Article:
Der Fleigende Hollander
Sunday, March 22 at 12:55 pm (encore)
World premiere: Dresden, Court Opera, 1843. Der Fliegende Holländer
is the earliest of Wagner’s operatic creations to remain in the repertory. The two
lead roles represent archetypes to which the composer would return, in one form or
another, in most of his later works: the “otherworldly stranger” and the woman who
sacrifices herself for his salvation. The work’s unearthly ambience is impressive
but only one aspect of it: Both the world of nature and of the supernatural are magnificently
evoked in the score.
The opera is set on the Norwegian coast. The time of the action is not specified in
Richard Wagner (1813–1883) was the controversial creator of music-drama masterpieces
that stand at the center of today’s operatic repertory. An artistic revolutionary
who reimagined every supposition about theater, Wagner insisted that words and music
were equals in his works. This approach led to the idea of the Gesamtkunstwerk, or
“total work of art,” combining music, poetry, architecture, painting, and other disciplines,
a notion that has had an impact on creative fields far beyond opera.
Estimated running time
2 hrs 19 min
Saturday, April 11 at 12:55
Soprano Anna Netrebko, whom the
New York Times hailed as “magnificent” when she made her role debut as Tosca in 2018, returns as
Puccini’s explosive diva, back by popular demand. Tenors Najmiddin Mavlyanov and Brian
Jagde alternate as the idealistic painter Cavaradossi, and baritones George Gagnidze
and Michael Volle complete the opera’s fatal love triangle as the sinister Scarpia.
Bertrand de Billy conducts Sir David McVicar’s stunning production.
Premiere: Teatro Costanzi, Rome, 1900. Puccini’s melodrama about a volatile diva, a sadistic police chief, and an idealistic
artist has offended and thrilled audiences for more than a century. Critics, for their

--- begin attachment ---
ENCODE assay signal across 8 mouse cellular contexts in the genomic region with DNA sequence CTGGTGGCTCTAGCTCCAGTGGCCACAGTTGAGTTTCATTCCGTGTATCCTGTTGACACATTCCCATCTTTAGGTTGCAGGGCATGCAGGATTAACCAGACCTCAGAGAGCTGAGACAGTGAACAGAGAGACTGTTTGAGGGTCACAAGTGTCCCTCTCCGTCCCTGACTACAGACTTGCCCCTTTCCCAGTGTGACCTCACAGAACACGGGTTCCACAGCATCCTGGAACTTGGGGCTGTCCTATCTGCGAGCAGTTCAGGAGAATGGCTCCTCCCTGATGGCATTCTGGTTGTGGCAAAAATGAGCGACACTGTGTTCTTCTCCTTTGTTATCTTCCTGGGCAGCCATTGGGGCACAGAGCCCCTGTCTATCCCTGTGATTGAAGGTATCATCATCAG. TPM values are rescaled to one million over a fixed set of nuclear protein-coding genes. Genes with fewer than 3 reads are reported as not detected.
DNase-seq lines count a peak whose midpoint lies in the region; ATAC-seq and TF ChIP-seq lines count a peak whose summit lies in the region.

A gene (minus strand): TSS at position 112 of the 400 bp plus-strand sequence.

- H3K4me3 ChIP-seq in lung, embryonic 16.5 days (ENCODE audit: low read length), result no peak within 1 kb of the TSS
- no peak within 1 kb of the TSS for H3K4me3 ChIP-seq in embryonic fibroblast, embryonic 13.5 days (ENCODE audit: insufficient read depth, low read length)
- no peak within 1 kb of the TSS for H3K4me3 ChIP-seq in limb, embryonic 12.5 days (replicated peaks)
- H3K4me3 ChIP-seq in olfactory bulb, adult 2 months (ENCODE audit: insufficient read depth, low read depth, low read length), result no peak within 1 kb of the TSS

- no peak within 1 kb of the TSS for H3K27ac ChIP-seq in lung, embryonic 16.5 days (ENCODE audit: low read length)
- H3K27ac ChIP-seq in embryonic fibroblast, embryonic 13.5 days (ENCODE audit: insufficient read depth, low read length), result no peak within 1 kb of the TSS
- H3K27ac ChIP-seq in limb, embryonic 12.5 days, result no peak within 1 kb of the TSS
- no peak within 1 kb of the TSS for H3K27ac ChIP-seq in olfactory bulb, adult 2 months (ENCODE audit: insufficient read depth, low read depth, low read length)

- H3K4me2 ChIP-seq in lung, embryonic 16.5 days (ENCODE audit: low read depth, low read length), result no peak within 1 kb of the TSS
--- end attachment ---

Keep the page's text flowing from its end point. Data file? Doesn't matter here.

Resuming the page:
part, have often had problems with
Tosca’s rather grungy subject matter, the directness and intensity of its score, and the
crowd-pleasing dramatic opportunities it provides for its lead roles. But these same
aspects have made
Tosca one of a handful of iconic works that seem to represent opera in the public imagination.
Tosca’s popularity is further secured by a superb and exhilarating dramatic sweep, a driving
score of abundant melody and theatrical shrewdness, and a career-defining title role.
Estimated running time 2 hrs 57 min
Saturday, May 9 at 12:55
Soprano Diana Damrau, following her triumph as Violetta in last season’s new production
La Traviata, stars as the martyred Mary, Queen of Scots, in Donizetti’s bel canto showcase. Star
mezzo-soprano Jamie Barton is her imperious rival Queen Elizabeth I, and the silken-voiced
tenor Stephen Costello is the noble Earl of Leicester. Maurizio Benini conducts Sir
David McVicar’s handsome production.
World Premiere: Teatro alla Scala, Milan, 1835. A searingly dramatic setting of Friedrich Schiller’s play about Mary, Queen of Scots,
and her political and personal rivalry with Queen Elizabeth I of England,
Maria Stuarda had a troubled genesis, despite its musical and theatrical brilliance, and only recently
achieved a place in the repertory. These two fearsome rivals embody different perceptions
of royalty, which were very much in direct conflict at that moment in time, and the
opera’s drama is true to history in a way the facts are not.
Estimated running time 2 hrs 46 min